Simone Vermeend dived into Blockchain about a year ago, feeling pretty lost. After an intensive weekend of study, she felt lost even more. Not feeling demotivated by it, she set out to write the first Dutch book explaining the phenomena called Blockchain.
What problem does Blockchain solve? The internet introduced easy sharing and copying files, resulting in a revolution in efficiency. For values or transactions, copying and sharing is of course not the way to go. Assets can only be spent once. So for digital currencies, internet’s easy sharing is very useful, easy copying not so much. Blockchain makes sure this ‘double spending’ problem is tactfully mitigated. Simone used 4 building blocks to explain Blockchain. First of all, Cryptographic security, the mathematical way of securing your system. Second is the gathering of transactions in Blocks.
Furthermore, the blocks are interlinked into a chain, thats why block-chain. Finally, information is replicated through the network. Everyone keeps a full history of all transactions, so everyone is able to check whether transactions add up.
In the presentation, various key words are discussed and put together to explain the wonders of blockchains. One of the most interesting keywords of the talk is hashing. It is also the most difficult to grasp.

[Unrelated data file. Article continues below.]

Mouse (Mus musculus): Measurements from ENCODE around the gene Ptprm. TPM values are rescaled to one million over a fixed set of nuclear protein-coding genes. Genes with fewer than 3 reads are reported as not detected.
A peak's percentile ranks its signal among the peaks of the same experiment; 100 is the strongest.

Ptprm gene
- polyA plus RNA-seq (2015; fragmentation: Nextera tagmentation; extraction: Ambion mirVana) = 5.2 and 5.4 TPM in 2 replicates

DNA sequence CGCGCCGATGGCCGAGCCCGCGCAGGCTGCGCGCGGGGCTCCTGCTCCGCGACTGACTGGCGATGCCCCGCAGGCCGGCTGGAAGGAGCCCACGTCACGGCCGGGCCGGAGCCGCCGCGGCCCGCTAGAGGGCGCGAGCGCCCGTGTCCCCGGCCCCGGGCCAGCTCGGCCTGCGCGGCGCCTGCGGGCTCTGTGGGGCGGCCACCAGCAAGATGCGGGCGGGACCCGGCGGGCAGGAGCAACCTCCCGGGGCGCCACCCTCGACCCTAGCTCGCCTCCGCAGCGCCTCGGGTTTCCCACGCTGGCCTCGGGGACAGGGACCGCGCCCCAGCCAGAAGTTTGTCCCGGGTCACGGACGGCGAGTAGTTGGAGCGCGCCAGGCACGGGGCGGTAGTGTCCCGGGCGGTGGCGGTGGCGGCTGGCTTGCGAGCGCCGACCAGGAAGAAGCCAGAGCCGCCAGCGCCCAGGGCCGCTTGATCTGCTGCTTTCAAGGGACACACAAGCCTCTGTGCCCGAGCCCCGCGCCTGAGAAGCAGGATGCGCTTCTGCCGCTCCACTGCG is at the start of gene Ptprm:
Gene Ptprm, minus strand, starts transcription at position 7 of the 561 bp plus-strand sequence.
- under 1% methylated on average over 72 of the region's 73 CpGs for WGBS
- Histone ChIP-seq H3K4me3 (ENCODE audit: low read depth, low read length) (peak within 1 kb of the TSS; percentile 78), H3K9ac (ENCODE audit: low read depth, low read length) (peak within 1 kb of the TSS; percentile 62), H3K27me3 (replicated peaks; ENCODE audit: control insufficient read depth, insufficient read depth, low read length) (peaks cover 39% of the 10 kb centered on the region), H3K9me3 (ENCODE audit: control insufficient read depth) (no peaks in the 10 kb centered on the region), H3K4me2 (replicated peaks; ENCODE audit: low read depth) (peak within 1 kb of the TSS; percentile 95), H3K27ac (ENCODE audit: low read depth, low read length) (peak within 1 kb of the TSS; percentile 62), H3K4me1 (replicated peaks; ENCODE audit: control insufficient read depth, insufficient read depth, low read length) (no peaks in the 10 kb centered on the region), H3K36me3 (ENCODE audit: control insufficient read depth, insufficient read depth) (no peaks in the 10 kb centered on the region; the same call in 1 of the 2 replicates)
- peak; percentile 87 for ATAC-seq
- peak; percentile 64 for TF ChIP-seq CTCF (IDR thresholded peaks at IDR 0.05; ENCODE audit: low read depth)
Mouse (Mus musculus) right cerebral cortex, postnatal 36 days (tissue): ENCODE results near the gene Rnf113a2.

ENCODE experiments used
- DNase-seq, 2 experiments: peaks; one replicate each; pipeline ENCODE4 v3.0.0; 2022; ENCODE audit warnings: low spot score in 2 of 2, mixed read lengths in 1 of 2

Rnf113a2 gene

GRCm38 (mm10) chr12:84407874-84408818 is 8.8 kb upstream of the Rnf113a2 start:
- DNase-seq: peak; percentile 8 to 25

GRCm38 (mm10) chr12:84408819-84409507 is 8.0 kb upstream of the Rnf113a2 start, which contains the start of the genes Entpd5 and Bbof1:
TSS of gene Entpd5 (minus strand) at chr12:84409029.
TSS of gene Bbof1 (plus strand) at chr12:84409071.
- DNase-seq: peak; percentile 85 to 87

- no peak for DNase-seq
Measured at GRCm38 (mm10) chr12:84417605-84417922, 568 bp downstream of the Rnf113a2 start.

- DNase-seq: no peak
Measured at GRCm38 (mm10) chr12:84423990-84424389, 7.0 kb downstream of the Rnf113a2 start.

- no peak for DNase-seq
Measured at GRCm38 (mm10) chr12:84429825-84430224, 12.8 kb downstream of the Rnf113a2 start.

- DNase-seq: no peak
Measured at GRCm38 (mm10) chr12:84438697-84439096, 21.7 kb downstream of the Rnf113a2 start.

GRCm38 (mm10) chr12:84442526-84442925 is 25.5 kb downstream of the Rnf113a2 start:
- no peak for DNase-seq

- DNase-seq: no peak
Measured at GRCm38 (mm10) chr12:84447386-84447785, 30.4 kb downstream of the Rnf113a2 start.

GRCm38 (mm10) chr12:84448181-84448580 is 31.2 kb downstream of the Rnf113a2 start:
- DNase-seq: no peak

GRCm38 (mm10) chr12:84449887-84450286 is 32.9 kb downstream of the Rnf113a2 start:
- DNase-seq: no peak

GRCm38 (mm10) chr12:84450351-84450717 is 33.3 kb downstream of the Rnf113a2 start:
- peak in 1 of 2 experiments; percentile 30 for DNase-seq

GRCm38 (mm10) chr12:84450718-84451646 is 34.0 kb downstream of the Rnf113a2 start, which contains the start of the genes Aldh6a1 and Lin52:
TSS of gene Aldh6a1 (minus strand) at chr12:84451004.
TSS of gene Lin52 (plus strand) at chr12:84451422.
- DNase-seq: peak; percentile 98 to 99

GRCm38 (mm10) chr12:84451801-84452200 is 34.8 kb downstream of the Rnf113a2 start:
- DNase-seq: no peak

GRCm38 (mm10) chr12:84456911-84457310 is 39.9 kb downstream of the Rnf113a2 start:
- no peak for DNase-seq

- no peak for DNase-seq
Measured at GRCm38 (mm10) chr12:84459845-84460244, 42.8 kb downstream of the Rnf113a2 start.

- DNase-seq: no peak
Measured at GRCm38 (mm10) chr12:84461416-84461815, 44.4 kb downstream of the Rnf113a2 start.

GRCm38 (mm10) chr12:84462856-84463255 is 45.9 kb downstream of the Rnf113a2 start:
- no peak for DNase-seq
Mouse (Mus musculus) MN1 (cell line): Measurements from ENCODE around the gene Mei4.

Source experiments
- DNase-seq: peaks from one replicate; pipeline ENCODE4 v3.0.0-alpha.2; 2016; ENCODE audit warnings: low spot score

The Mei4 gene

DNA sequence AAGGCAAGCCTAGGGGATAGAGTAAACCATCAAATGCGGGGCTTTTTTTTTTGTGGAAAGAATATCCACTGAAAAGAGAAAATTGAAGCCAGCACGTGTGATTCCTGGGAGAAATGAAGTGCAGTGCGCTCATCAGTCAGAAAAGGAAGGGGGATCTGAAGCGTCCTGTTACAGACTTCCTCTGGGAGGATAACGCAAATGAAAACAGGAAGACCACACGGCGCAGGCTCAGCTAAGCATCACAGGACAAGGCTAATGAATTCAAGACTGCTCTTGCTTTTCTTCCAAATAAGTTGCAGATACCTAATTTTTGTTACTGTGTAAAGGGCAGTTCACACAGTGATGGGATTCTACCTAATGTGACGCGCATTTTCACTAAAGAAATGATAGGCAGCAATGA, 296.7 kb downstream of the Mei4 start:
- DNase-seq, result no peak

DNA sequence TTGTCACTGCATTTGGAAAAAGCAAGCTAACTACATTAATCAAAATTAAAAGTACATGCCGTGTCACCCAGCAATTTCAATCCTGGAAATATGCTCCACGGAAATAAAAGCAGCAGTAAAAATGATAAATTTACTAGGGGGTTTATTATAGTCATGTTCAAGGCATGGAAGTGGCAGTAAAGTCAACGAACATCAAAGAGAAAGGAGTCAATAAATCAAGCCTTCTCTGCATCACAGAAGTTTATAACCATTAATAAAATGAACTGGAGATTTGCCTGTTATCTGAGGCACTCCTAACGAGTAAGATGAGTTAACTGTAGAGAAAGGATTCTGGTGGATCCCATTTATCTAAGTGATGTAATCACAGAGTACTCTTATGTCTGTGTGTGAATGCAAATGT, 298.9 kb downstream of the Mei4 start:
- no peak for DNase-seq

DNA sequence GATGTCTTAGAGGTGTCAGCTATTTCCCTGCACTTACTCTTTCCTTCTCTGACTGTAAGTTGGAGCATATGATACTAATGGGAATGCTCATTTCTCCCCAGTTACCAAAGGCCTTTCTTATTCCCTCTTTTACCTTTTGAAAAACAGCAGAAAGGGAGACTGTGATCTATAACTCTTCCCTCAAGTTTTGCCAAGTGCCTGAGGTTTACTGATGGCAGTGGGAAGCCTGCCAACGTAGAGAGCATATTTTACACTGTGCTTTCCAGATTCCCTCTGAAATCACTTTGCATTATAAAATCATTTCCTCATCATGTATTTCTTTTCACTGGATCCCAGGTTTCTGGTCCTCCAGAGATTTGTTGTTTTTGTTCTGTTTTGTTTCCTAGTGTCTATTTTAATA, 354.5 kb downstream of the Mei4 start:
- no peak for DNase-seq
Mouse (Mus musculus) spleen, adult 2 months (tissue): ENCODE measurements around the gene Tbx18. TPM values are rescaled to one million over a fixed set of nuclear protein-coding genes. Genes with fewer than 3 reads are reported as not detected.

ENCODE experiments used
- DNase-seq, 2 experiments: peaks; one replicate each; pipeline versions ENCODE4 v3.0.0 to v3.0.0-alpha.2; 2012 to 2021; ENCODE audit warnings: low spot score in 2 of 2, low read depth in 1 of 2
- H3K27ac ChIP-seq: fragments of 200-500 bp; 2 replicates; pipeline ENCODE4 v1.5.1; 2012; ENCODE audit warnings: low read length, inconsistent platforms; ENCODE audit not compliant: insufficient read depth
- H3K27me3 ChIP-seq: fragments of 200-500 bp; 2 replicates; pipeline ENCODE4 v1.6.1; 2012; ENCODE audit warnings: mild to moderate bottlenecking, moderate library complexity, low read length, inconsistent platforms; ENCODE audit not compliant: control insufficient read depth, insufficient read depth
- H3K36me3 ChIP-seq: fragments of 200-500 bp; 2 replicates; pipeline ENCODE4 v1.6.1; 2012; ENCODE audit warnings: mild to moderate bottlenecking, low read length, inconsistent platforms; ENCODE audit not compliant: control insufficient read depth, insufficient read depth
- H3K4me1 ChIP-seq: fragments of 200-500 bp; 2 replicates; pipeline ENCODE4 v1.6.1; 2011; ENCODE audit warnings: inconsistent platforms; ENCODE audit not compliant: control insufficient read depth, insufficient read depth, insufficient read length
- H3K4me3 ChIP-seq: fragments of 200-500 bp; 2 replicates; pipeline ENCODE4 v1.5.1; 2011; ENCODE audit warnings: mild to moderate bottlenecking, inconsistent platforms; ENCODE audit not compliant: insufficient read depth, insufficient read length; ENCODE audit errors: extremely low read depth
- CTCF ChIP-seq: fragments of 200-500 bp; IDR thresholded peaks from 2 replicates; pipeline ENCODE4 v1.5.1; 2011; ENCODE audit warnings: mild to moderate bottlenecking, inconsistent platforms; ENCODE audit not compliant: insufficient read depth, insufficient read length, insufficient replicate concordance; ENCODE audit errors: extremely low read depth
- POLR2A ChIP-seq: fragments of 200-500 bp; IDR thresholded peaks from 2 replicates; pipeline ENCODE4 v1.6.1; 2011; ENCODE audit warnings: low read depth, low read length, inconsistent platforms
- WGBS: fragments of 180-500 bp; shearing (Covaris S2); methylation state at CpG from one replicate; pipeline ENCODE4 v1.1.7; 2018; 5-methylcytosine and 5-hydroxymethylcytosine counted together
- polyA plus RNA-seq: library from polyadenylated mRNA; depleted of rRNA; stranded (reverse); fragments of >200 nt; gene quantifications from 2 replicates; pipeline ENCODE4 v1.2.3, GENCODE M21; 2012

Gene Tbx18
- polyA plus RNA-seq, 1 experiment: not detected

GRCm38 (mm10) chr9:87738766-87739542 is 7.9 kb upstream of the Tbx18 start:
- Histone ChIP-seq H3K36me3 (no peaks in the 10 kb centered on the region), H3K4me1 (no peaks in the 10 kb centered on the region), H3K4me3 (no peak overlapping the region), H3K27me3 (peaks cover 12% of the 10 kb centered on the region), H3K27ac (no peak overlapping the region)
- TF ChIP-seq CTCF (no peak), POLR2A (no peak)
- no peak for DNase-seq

A hash functions transforms a piece of information, a message, into a summary. A summary has 2 distinct features; it is short, and it leaves out information. For example, A fingerprint is a summary of a person. Without describing everything about this person, it can still be linked to only 1 person. Also, given the fingerprint, one cannot distinguish whether the person is male/female, whether tall or short, or preferring Bitcoin or Ethereum. It so omits information. The fingerprint is unique to this person but does reveal the identity of the person, changing the person a tiny bit will change the fingerprint entirely.
These two features have a useful result; it is easy to check which fingerprint the person has, but very hard to find the right person to a found fingerprint (that’s why policemen have difficulty solving crimes). Difficult to find, but easy to check! A hash function is a one-way function; the private key is ‘hashed’ to make the public key, which is the fingerprint of the private key, your identity. The public key will be your address, and the private key is your ‘password’.
Blockchain is new and revolutionary. Nothing is sure except the fact that a lot will go wrong. It is a new technology able to disrupt and fix. Experiment with it and lets see where